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Locked out? Get back into Windows 8 by resetting your password

Eric Geier | June 10, 2014
A forgotten Windows password isn't the end of the world. You don't have to trash the computer, or even perform a dreaded factory restore. There are many ways to remove or reset a Windows password, but how quickly and easily it can be done depends on the situation.

Caution:  Resetting a password using these methods means you will lose access to any encrypted files utilizing the Encrypting File System (EFS) built into Windows and stored passwords for Internet Explorer and network resources.

There are many other bootable password recovery and rescue tools that work with the latest Windows versions, but most require changing the boot settings of your computer.

If you have a genuine Windows 8 disc or flash drive, you should be able to boot from it without having to change the boot settings. If this is the case, you can use it to perform a so called "Sticky Keys" hack to reset your local Windows account password.

A previous article describes how to perform the Sticky Keys hack. The article was written for Windows 7 and earlier, but still applies to Windows 8 and later with a few caveats:

If you don't have a genuine Windows 8 disc or flash drive, you can use a third-party tool or utility. For example, the Offline NT Password and Registry Editor is included with other rescue discs like Hiren's BootCD.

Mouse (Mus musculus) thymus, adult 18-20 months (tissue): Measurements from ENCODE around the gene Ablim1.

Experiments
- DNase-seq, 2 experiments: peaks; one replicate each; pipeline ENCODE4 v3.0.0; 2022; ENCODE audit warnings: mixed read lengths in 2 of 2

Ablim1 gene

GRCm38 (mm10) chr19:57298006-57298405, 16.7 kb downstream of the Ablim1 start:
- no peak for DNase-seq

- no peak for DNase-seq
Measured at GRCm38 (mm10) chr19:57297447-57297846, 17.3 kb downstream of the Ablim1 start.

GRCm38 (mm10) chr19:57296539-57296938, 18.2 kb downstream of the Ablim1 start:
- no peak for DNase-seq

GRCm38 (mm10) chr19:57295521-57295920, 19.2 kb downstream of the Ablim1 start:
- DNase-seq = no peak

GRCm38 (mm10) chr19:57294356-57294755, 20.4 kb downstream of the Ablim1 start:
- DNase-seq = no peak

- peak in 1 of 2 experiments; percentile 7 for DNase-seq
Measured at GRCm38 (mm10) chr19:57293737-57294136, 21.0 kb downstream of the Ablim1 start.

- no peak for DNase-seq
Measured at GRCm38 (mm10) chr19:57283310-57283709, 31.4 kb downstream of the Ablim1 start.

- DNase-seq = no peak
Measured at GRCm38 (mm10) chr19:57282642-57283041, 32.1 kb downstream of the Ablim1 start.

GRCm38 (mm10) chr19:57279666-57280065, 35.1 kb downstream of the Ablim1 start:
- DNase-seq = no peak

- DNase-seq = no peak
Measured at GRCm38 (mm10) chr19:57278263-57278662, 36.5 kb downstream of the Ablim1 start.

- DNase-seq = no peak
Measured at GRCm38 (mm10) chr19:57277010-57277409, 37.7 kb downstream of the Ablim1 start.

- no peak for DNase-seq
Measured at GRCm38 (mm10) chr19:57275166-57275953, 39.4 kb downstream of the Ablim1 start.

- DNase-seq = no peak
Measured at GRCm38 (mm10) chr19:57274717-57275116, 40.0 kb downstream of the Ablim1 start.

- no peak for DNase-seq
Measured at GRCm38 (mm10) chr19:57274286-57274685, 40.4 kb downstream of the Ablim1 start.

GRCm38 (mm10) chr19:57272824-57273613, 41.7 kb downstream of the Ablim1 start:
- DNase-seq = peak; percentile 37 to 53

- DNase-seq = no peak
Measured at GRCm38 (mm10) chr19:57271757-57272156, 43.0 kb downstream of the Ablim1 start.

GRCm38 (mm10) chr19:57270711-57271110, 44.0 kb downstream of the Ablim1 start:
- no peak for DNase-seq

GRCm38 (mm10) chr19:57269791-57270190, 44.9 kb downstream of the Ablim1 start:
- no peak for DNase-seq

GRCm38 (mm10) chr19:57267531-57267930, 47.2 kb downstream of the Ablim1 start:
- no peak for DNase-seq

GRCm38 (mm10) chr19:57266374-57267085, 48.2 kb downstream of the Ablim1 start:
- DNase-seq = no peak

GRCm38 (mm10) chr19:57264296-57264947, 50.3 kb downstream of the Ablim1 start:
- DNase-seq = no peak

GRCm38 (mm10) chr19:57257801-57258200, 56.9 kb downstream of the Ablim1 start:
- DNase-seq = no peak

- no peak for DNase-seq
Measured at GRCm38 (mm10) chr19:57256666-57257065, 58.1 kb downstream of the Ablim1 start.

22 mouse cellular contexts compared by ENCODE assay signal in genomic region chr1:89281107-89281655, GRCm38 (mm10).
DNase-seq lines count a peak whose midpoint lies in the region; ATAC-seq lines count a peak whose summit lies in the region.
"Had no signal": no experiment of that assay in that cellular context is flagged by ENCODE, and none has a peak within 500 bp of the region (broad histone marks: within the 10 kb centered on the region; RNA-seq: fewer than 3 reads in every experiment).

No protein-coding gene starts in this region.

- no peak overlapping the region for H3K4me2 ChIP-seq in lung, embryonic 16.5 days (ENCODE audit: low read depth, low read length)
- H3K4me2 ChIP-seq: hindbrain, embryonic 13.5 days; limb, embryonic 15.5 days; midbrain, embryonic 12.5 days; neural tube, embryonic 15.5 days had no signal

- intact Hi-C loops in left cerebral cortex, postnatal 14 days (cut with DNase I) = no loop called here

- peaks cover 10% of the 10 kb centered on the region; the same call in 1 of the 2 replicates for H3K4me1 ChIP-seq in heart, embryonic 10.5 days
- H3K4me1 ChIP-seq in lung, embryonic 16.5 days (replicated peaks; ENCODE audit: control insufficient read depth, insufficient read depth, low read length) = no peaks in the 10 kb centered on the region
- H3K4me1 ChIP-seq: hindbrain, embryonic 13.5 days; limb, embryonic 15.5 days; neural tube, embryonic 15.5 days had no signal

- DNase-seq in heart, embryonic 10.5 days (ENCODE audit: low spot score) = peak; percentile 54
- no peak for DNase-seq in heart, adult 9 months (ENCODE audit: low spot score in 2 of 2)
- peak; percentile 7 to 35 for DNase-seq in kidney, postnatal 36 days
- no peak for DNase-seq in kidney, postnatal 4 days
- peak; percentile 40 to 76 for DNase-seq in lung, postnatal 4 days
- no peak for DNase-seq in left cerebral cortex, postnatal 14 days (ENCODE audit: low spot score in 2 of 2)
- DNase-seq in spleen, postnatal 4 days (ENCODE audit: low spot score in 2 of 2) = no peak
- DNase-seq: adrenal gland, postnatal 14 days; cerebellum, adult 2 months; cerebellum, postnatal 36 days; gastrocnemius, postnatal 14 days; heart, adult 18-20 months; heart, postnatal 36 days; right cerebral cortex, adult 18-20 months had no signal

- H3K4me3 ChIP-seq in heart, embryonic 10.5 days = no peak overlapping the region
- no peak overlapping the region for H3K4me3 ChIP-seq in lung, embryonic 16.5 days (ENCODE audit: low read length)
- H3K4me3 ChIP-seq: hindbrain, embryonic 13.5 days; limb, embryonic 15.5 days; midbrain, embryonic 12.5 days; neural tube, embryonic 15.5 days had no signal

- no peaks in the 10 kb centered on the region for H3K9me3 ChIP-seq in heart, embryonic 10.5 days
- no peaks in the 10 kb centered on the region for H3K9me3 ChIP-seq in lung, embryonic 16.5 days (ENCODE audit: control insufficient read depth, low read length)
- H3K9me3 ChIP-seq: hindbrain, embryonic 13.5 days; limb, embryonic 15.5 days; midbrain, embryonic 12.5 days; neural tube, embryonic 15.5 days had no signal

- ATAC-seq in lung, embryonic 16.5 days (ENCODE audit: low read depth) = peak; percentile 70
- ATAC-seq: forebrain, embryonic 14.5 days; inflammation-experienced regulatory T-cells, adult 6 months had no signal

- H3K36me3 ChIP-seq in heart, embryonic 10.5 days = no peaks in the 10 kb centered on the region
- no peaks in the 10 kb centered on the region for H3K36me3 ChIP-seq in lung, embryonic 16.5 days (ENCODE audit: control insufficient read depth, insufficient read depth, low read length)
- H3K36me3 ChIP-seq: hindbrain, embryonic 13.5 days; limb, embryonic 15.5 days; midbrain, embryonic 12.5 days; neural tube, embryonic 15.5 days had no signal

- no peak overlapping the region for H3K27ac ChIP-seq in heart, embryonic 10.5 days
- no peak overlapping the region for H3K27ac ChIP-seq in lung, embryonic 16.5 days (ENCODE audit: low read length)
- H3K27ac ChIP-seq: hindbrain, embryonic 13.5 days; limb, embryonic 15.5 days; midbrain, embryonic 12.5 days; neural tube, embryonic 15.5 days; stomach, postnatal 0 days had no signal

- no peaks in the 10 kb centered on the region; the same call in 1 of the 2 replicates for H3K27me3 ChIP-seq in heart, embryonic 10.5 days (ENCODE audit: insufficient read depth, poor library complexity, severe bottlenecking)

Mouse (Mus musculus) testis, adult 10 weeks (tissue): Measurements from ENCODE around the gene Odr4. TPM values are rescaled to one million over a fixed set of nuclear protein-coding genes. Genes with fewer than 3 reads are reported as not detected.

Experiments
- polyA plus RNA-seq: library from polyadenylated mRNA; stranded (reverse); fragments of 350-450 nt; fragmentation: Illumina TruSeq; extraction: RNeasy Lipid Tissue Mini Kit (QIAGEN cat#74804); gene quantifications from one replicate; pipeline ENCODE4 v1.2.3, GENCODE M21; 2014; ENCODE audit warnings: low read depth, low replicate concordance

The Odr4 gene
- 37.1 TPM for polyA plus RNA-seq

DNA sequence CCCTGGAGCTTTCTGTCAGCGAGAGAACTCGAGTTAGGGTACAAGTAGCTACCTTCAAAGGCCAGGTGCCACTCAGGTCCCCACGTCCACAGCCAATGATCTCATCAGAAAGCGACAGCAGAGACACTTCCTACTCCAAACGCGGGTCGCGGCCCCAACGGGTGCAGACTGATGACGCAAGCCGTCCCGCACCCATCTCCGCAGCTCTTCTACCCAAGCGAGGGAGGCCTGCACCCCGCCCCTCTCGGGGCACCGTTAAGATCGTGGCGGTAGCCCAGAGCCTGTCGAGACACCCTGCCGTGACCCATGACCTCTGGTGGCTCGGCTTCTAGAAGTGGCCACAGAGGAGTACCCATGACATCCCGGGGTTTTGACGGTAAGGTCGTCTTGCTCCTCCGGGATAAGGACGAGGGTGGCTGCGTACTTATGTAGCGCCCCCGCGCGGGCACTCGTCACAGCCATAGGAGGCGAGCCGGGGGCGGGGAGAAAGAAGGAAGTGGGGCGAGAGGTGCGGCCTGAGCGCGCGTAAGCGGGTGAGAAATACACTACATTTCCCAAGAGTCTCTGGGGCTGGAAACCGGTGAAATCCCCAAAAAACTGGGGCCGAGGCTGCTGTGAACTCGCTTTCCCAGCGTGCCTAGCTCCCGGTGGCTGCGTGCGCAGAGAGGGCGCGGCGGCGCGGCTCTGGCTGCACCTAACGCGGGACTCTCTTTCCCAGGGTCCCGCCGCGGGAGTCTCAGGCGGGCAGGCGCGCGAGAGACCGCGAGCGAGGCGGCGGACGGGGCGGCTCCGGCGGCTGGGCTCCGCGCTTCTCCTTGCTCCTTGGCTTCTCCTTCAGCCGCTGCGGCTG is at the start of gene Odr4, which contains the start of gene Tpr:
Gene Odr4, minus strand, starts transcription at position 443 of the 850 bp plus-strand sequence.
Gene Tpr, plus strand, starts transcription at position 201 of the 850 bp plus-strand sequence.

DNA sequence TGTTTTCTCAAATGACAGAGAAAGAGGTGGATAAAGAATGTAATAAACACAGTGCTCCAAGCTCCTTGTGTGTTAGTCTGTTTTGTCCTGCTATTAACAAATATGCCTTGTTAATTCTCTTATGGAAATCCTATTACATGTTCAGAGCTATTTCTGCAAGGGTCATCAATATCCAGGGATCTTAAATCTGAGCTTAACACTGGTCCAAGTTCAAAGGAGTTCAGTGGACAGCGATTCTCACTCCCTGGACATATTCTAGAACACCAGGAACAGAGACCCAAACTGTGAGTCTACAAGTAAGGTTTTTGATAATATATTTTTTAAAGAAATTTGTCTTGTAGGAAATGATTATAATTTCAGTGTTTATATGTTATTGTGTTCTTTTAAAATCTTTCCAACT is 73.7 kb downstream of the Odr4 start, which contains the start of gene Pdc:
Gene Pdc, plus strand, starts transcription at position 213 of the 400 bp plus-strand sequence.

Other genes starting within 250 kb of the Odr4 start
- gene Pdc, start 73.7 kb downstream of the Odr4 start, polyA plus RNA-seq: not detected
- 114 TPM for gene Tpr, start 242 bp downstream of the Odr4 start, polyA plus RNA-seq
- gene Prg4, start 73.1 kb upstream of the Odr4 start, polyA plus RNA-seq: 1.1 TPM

Before you can boot up a third-party tool on a computer that came pre-loaded with Windows 8 or later, you must temporarily disable the new Secure Boot and UEFI features. Start by holding the Shift key down while you restart Windows 8, even from the initial login screen.

Once it boots into the Advanced Startup Options (ASO) menu click Troubleshoot, Advanced Options, and UEFI Firmware Settings. The exact settings differ between PC manufacturers, but find and disable the Secure Boot and UEFI features, which may include enabling the Compatibility Support Module (CSM) or legacy boot mode.

Once you run the bootable third-party tool and clear your Windows password, you should re-enable Secure Boot and UEFI. Then you should be able to boot into Windows again and login.

Prevent future forgotten password issues

Now that you're back onto your Windows account, consider setting some alternative login methods, like a PIN or picture password, which can be used if you forget your password.

If you're using a local Windows 8 account, you can create a password reset disk using a USB flash drive via the User Account settings in the Control Panel. If the password is ever forgotten, even if it has been changed since you made the reset disk, you can plug in the USB flash drive in order to reset your password.

A somewhat similar password reset function exists for Microsoft accounts. You can generate a Microsoft recovery code so that you can save it and enter it later if you forget your password, even if the password has been changed. You can generate this recovery code on the Microsoft security settings webpage.

 

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